here you can see that the high temps over a long period of time will give more degration then the vcore at max specs, and a cooler running cpu will live longer then both ...lol
found it, heres a nice read guys,
anyways, a delidded (hot ivy) chip is the best thing,
you can run it alot cooler, at higher vcores, and still have it for a long time..lol
about the vcore, well, its upto you really, intel doesnt give a specific max vcore,
but the VID range thats in the data sheets from intel, says 1.52V,
which is considered
to be the max vcore you can run 24/7, if temps permit,
like someone on this forum mentioned to me, when i was asking about max vcore etc,
and that it is nowhere to find in any data sheet from intel, he said,
"I know for prior generations, the maximum allowable VID from the factory was considered
the maximum voltage for the processor. Not that that max VID was ever really spotted in the wild
for consumer usage. LGA775 was max of 1.45V VID, and that was widely considered the maximum you
should operate in a 24/7 environment, and that is obviously temperature permitting"
Sin0822 in his guide says,
On Air/Water: Intel Rec. Max is Intel’s absolute maximum rating for the Ivy Bridge lineup, many of the numbers provided are identical to those of Sandy Bridge, however while vcore should be lower because of a better processing technology (22nm vs 32nm) it is max 1.52v here because of the SVID max.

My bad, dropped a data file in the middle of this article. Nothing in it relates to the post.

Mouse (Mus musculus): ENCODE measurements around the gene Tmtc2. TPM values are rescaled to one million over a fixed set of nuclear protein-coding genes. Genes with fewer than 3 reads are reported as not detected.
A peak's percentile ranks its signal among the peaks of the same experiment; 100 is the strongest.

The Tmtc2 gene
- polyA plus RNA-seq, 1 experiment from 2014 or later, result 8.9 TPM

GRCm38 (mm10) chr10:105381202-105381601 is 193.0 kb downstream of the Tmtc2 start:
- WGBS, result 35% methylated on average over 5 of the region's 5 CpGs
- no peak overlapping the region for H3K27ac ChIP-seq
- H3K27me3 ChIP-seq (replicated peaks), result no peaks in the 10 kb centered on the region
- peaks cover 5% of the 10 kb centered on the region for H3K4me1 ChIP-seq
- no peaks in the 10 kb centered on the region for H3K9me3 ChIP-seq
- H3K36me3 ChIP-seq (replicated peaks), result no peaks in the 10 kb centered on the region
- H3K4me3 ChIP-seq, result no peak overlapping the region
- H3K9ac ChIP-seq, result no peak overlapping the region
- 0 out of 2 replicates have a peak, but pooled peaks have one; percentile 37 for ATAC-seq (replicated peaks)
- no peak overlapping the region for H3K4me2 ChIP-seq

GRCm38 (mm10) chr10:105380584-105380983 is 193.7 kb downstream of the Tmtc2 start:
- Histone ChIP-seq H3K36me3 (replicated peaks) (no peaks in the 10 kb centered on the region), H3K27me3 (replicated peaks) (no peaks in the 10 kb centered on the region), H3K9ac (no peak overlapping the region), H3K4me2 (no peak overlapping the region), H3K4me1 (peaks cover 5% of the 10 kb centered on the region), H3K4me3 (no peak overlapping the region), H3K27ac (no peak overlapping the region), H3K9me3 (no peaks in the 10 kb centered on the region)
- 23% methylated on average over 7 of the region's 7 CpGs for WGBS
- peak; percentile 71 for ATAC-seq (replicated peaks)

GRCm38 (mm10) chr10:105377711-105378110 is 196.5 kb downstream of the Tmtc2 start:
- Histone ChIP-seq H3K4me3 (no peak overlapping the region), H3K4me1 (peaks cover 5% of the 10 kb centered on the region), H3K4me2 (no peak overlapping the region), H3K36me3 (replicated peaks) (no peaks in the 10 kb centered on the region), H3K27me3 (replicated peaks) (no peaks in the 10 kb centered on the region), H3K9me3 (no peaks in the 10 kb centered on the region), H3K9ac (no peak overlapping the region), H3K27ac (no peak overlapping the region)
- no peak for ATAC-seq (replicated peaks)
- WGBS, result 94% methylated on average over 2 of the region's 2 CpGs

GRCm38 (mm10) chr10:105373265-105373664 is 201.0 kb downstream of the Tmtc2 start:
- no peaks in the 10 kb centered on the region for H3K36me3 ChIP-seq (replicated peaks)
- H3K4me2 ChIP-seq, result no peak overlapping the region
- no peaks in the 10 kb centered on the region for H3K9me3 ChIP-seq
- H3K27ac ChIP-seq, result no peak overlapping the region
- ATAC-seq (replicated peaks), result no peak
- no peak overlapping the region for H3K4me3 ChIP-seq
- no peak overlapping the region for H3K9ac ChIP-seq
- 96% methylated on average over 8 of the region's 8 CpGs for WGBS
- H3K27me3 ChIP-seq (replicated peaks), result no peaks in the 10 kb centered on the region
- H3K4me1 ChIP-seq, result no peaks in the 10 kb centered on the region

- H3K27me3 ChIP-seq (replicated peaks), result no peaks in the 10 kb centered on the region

When overclocking on air the only two voltages you should need to touch on an Ivy Bridge setup are the Vcore (which you increase) and the CPU PLL( which can be decreased to help temperatures). You should not proceed to just apply the maximum voltage for the vcore, vtt, or system agent as you will heavily increase the temperature so much so that the CPU will throttle and can be damaged. Also if you start off with a higher temperature it is very hard to test stability, as you will probably be more unstable than if you used a lower VCore.
but the recommended range on air/water in the graph is 1.3-1.45V vcore ..see
keep it in that range and youll be fine for years to come, im sure, if temps permit of course,
lower temps=longer life
i dont care what others think haha
phew, thats a long post, but you started with a long one Kolt21,
hope this is enough info to help you decide what vcore you should run etc Edited by VonDutch - 1/14/13 at 7:49am